Pedestrians on urban street

National Links: Why Walk in Auto-Loving America?

Every day at The Overhead Wire, we collect news about cities and send the links to our email list. At the end of the week we take some of the most popular stories and post them to Greater Greater Washington, a group blog similar to streets.mn that focuses on urban issues in the D.C. region. They are national links, sometimes entertaining and sometimes absurd, but hopefully useful.

Walking in America’s car-centric hellscape: The best way to understand our autocentric landscape is to walk it, says Alex Wolfe, a graphic designer who writes about his long walks. He didn’t start walking to save the environment, but rather to see the places that people overlook when driving by at 60 miles per hour. But his findings also rebuke many people’s purity tests about where we should or shouldn’t walk. whether it’s the wilderness or a vibrant urban space. (Eve Andrews | Grist)

Upzoning America’s side streets: More intense development happens on the busiest streets in many U.S. cities. But building housing so that the bulk of a building can buffer lower-density blocks from traffic noise and air pollution is unjust, argues Henry Grabar. It raises the possibility that you might be killed by a car or breathe in the brake dust that settles on your windowsill. And being against a project in your neighborhood because of traffic just gives away what you think “other” people really deserve. (Henry Grabar | Slate)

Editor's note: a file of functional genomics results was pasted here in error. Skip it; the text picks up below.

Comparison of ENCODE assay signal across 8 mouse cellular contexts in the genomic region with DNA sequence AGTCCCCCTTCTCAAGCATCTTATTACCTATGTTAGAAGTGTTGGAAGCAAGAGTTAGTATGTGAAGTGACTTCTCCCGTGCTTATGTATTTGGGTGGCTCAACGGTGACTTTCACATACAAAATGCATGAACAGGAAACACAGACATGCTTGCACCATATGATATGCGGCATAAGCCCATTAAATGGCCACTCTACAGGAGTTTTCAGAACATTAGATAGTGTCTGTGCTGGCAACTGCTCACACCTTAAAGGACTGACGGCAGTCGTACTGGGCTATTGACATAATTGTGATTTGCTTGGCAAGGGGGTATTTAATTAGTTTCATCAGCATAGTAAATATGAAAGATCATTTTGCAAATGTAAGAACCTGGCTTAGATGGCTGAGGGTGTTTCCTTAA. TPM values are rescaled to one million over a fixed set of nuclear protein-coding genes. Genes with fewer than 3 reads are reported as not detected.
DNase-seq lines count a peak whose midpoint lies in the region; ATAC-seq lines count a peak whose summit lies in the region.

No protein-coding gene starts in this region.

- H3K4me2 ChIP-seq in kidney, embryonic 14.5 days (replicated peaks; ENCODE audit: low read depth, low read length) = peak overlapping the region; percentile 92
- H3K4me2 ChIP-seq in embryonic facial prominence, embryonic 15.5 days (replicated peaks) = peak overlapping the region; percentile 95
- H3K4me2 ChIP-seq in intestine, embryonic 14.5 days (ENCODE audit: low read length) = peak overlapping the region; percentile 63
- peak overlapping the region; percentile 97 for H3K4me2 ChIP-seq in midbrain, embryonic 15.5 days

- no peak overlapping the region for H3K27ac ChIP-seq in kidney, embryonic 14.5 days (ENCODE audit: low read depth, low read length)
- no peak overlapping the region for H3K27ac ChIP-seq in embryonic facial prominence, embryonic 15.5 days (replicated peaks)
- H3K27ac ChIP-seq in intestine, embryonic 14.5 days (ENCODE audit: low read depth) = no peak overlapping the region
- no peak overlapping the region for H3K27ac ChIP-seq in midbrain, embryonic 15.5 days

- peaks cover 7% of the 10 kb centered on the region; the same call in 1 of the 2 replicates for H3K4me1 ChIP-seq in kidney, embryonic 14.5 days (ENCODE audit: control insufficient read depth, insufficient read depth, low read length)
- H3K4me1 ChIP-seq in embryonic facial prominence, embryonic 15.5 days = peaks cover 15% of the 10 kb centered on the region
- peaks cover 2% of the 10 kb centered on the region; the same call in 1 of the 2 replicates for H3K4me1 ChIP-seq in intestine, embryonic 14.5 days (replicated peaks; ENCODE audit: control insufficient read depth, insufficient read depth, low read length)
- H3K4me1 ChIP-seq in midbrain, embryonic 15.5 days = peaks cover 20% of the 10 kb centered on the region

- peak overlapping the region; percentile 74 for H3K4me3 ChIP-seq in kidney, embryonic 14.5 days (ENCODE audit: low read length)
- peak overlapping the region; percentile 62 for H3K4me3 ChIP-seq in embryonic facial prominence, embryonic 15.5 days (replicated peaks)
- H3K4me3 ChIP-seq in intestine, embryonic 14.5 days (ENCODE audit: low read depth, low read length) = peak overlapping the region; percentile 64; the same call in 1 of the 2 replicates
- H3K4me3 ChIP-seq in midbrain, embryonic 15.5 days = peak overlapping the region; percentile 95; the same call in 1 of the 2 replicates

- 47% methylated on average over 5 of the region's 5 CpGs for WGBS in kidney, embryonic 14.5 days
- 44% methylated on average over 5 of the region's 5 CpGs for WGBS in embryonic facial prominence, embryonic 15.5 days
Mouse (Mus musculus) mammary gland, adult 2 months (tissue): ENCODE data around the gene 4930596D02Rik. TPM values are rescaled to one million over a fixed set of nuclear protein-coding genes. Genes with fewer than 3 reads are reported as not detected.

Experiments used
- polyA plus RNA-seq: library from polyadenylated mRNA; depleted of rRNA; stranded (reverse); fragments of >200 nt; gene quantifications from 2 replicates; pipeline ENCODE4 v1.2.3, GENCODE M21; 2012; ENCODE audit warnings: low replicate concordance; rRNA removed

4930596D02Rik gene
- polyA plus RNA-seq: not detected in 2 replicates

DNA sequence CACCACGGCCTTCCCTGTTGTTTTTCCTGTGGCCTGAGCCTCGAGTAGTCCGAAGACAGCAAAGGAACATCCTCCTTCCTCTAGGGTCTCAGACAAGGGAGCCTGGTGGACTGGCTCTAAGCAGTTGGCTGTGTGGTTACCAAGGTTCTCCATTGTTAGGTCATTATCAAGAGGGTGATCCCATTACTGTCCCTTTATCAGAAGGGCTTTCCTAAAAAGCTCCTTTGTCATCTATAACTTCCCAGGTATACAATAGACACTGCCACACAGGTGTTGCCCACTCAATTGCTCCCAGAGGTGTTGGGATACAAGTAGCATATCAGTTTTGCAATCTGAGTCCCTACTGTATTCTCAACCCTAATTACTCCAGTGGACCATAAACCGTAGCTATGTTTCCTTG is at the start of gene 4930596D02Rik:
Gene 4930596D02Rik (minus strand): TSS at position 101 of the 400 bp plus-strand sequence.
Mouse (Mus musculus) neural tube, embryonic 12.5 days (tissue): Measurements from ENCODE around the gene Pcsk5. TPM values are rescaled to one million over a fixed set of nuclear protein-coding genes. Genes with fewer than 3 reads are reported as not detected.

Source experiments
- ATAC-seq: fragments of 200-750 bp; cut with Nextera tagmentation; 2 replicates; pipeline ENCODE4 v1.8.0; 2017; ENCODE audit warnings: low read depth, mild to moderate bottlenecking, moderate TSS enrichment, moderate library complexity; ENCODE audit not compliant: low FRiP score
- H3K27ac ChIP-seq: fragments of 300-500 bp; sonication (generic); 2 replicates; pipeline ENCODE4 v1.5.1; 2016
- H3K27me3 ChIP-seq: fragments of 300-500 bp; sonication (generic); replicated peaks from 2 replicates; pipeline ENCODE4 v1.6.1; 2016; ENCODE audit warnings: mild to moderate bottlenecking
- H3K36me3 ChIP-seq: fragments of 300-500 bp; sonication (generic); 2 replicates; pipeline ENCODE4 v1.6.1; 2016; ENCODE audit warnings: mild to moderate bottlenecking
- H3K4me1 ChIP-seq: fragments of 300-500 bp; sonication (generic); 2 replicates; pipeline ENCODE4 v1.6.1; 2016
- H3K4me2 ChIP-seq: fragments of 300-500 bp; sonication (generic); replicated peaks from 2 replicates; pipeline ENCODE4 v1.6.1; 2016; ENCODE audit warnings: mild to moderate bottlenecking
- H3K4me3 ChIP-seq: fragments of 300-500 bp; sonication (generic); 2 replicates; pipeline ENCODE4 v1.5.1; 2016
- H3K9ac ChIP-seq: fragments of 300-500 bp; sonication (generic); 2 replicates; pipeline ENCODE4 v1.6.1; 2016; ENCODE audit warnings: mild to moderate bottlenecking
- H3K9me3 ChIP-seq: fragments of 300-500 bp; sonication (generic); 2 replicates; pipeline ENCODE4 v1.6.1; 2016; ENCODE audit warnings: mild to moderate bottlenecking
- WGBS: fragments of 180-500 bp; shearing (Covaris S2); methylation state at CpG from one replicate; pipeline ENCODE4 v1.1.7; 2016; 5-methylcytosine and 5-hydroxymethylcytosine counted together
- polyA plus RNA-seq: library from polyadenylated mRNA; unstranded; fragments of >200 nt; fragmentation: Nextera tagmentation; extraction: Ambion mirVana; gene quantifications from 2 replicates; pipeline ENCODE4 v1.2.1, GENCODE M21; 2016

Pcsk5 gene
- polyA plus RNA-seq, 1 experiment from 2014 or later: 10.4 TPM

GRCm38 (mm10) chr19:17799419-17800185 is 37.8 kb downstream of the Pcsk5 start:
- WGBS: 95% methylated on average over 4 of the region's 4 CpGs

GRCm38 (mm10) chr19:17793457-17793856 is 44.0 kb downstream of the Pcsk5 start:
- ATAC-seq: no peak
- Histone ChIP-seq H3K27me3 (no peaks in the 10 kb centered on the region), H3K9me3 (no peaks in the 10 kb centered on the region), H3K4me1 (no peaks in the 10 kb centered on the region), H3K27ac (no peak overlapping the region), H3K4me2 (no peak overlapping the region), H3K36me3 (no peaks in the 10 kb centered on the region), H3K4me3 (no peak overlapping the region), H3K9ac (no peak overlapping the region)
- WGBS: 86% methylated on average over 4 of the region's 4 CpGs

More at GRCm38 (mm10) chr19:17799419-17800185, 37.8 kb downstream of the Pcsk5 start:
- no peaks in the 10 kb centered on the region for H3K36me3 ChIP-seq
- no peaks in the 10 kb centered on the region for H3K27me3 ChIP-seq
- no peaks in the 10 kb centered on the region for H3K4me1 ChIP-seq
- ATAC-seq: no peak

Reconciliation bill would set emissions targets: The Build Back Better Act sitting in the U.S. Senate (also called the reconciliation or budget bill, depending on your naming tastes) would set transportation emissions goals and reward transportation agencies that can prove reductions. Outgoing Transportation & Infrastructure Chairman Rep. Peter Defazio (D-Oregon) says the agencies will be able to tap a pot of money worth $1 billion and be given bonus funding from the feds. (Ian Duncan | Washington Post)

The shady investments changing whole neighborhoods: One finding from the Pandora Papers is a shady collection of wealthy funds that seeks to profit off of personal disasters such as the great recession. Companies such as Pretium Partners expect a $2 million buy-in and promise 15 to 20 percent annual returns by using algorithms to purchase entry-level homes and rent them to those who can’t quite afford to buy. (Spencer Woodman, Margot Gibbs and Peter Whoriskey | International Consortium of Investigative Journalism)

Tri-Rail train cars too big for Brightline station: Tri-Rail, a commuter rail line that operates in the Miami region, will not be able to go into the new Brightline terminal in Miami the platforms won’t fit the train cars. The Tri-Rail move into downtown, which is expected to cost $70 million, is already four years late, and now there are even more concerns about whether the train cars are too heavy to travel across a viaduct into the station. (Douglas Hanks | Miami Herald)

Quote of the Week

“Our horizon is very clear. We’ll ban diesel and non-electric cars in Paris in 2024 and 2030 [respectively]. We succeeded in shaking up the car industry. But the environment will not be protected at the expense of the more vulnerable.”

Paris Mayor Anne Hidalgo in Politico

This week on the podcast, University of Virginia Associate Professor Peter Norton talks about his new book Autonorama: The Illusory Promise of High-Tech Driving.

Feature photo courtesy of Ryoji Iwata on Unsplash